As the FDA considers allowing genetically engineered children, I’m reminded of this meme I came across several months ago illustrating the split personality that many progressives have about genetically modified organisms.
This week the Food and Drug Administration (FDA) met to discuss allowing the creation of human beings with three genetic parents to proceed to clinical trials. That is, whether to allow human “three-parent embryos” to be implanted and possibly grow to term.
There are currently two different techniques for manufacturing three-parent embryos, the purpose of which is to combat mitochondrial disease. The first, being developed at Britain’s Newcastle University, is known as pronuclear transfer (PNT) and swaps DNA between two fertilized human eggs, intentionally destroying multiple embryos in the process.
The second, which has been done by scientists in Oregon and New York and is likely what the FDA is looking at, is called maternal spindle transfer. This technique swaps material between the mother’s egg and a donor egg before fertilization.
This is not just another reproductive technology. This kind of gene therapy is genetic modification that will be inherited. So, what the FDA is really considering is whether or not to proceed with genetically engineering future generations without their consent.
On top of the fact that, like traditional IVF, the creation of new human life in this way (out of the marital embrace and in the science lab) is immoral in and of itself, there is also no telling what kind of effect this will have on the children it produces.
The science is still very new. Three parent fertility as a concept was only thought of about 14 years ago. And both of the techniques described above were only first successfully used to create human embryos less than five years ago.
Animals created through these methods have had significant health issues, and in Oregon, genetic abnormalities were detected in half of the human embryos created with manipulated eggs. So, there is a good possibility that we may simply be trading mitochondrial disease for other abnormalities, if babies are ever born using either of these techniques.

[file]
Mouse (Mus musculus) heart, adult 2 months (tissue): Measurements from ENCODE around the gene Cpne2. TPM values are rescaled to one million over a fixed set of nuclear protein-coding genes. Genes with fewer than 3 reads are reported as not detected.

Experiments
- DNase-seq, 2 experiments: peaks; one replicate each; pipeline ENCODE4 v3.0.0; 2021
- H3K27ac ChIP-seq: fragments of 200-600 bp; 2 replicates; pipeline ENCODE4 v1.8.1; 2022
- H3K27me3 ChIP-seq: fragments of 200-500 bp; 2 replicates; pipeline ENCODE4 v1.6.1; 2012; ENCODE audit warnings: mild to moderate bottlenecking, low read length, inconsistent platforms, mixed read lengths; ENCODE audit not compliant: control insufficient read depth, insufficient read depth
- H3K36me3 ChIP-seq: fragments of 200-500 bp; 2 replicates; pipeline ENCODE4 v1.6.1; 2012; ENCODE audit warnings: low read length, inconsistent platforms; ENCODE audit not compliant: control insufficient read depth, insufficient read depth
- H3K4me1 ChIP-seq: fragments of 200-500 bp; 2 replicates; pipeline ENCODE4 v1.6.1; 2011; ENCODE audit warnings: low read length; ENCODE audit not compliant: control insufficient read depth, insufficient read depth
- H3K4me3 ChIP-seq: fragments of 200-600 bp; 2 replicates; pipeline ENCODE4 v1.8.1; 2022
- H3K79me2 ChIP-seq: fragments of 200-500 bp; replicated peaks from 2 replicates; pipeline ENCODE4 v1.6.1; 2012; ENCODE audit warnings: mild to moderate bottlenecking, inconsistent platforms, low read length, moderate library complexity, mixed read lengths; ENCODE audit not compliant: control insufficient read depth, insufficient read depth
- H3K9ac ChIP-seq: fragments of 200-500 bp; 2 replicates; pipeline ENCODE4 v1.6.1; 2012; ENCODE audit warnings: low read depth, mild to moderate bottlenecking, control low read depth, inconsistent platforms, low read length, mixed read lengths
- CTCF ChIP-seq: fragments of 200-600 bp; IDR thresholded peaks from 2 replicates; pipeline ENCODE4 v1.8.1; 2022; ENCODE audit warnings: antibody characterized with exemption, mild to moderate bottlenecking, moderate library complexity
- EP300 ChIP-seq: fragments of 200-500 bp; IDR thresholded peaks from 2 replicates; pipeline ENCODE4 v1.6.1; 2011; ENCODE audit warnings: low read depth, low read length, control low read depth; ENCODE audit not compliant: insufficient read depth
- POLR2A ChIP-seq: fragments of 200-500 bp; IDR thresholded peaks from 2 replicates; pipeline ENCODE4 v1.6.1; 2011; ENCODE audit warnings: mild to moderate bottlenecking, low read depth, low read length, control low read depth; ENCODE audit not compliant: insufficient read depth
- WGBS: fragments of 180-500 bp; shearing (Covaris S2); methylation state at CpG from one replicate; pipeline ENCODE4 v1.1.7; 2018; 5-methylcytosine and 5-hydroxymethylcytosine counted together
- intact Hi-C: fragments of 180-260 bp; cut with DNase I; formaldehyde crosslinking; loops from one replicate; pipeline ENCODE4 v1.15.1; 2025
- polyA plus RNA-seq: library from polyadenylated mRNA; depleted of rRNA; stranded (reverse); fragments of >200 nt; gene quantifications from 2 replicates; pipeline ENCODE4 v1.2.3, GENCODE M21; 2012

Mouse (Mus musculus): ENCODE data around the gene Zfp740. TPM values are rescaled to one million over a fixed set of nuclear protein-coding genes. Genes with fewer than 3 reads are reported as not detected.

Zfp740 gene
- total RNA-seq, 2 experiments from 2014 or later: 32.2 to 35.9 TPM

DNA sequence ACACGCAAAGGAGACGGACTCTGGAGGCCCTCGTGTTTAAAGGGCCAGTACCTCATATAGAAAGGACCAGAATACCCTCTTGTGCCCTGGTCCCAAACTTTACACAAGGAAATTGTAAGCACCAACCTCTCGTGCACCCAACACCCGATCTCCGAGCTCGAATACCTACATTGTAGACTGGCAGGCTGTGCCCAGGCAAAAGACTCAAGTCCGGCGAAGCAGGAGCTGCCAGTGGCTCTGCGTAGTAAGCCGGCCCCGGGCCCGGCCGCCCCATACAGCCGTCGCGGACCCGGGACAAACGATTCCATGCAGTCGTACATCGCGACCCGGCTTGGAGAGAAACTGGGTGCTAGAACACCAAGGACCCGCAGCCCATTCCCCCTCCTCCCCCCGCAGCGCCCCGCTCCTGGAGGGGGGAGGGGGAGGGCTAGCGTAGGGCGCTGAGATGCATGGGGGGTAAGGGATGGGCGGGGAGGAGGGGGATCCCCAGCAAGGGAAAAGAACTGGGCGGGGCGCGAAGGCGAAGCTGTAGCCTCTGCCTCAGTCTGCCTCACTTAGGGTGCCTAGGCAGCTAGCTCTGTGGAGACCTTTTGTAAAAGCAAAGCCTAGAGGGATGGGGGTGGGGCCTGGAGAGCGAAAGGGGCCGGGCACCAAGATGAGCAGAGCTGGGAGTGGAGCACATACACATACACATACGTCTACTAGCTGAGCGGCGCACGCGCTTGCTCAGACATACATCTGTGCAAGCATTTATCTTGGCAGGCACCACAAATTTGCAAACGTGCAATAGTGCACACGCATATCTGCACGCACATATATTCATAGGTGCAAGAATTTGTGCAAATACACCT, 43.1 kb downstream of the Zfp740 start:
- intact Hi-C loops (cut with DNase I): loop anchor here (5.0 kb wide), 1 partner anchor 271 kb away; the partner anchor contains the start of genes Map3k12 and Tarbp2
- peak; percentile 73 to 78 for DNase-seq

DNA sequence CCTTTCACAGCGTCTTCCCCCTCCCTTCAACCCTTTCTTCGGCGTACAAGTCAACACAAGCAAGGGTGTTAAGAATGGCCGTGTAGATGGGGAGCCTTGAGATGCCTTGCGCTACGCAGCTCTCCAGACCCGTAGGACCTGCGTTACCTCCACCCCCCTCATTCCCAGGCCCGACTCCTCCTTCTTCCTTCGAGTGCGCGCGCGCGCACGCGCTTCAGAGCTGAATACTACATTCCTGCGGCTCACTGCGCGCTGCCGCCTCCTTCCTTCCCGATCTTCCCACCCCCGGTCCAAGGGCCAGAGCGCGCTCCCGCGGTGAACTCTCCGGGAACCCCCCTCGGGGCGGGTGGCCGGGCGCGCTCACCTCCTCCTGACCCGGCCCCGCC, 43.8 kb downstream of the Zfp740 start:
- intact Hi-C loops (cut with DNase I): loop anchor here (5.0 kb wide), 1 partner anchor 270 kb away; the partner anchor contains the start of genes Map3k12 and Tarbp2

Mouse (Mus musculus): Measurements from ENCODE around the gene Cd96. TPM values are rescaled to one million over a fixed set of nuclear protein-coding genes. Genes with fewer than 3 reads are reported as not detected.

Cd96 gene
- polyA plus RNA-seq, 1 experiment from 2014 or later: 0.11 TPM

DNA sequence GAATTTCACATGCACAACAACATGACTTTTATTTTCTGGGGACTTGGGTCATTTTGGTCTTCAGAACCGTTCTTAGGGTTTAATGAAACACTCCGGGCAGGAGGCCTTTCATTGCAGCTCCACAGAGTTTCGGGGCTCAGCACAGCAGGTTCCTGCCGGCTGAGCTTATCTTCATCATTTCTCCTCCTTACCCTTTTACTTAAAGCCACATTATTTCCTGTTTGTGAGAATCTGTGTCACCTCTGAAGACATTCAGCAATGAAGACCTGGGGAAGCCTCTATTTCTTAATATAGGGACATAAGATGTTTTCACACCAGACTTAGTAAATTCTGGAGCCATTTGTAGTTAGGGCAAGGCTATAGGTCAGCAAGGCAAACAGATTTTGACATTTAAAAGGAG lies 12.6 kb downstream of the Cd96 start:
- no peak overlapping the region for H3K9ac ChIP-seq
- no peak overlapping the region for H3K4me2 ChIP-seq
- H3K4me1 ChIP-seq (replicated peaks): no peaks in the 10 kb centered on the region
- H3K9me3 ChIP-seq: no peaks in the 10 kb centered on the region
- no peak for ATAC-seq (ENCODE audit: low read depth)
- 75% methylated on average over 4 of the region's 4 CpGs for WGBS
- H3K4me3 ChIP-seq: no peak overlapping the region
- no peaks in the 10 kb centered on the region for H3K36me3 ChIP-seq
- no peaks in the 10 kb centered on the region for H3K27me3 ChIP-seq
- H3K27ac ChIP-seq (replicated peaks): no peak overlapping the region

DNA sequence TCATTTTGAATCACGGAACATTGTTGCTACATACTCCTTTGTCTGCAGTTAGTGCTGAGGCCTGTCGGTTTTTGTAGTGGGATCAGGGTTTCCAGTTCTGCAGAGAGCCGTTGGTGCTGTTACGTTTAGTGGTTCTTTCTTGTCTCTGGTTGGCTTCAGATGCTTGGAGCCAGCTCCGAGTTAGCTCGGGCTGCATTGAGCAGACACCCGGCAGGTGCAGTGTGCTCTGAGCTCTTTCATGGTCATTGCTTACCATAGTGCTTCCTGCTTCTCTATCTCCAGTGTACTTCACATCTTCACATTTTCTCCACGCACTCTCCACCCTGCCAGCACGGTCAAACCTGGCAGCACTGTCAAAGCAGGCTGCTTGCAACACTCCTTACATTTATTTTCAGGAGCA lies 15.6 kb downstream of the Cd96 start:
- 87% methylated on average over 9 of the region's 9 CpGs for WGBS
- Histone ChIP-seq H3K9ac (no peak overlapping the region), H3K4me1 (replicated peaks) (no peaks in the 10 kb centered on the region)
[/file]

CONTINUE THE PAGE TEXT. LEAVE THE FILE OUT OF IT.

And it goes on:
And that’s a big if.
In Newcastle’s initial report, most of the embryos were so mangled in the reprogramming process itself that they couldn’t even start dividing. In order to get better results with this technology in humans, more research must be done, which means more and more tiny human lives lost and destroyed.
The concerns don’t end there. The massive amounts of “donated” human eggs that will be needed to manufacture children in this way are worth considering. As are legal issues such as who would be the legal parents of a child generated from genetic material obtained from multiple donors and would such a child have the right to know the identity of all his gene donors?
The FDA’s chief concern, of course, is safety and some members of their advisory committee seemed to agree that there was not sufficient evidence in animal models to suggest that it was safe to proceed in humans.
“There’s overall great concern for the well-being of these kids,” Evan Y. Snyder, the panel’s chairman, said at the meeting, summarizing some of the thoughts of the members. “I think there was a sense of the committee that at this particular point in time, there was probably not enough data either in animals or in vitro to conclusively move on to human trials … without answering a few additional questions.”
Preventing mitochondrial disease is a good and noble goal, but this is not the way to go about doing it. Allowing germ-line modification for mitochondrial replacement to proceed sets a dangerous precedent and may only be the beginning.
We are on a threshold. Will we move forward in genetically-engineering our children? This move, it is fair to say, will forever change the course of humanity.
More than 40 other countries have passed laws or signed treaties banning human genetic modifications that can be inherited. Let’s hope, in this case, at least, that the United States will not live up to her reputation of being the “Wild West” of reproductive medicine.
This radical experimentation on children must be stopped before it gets any worse.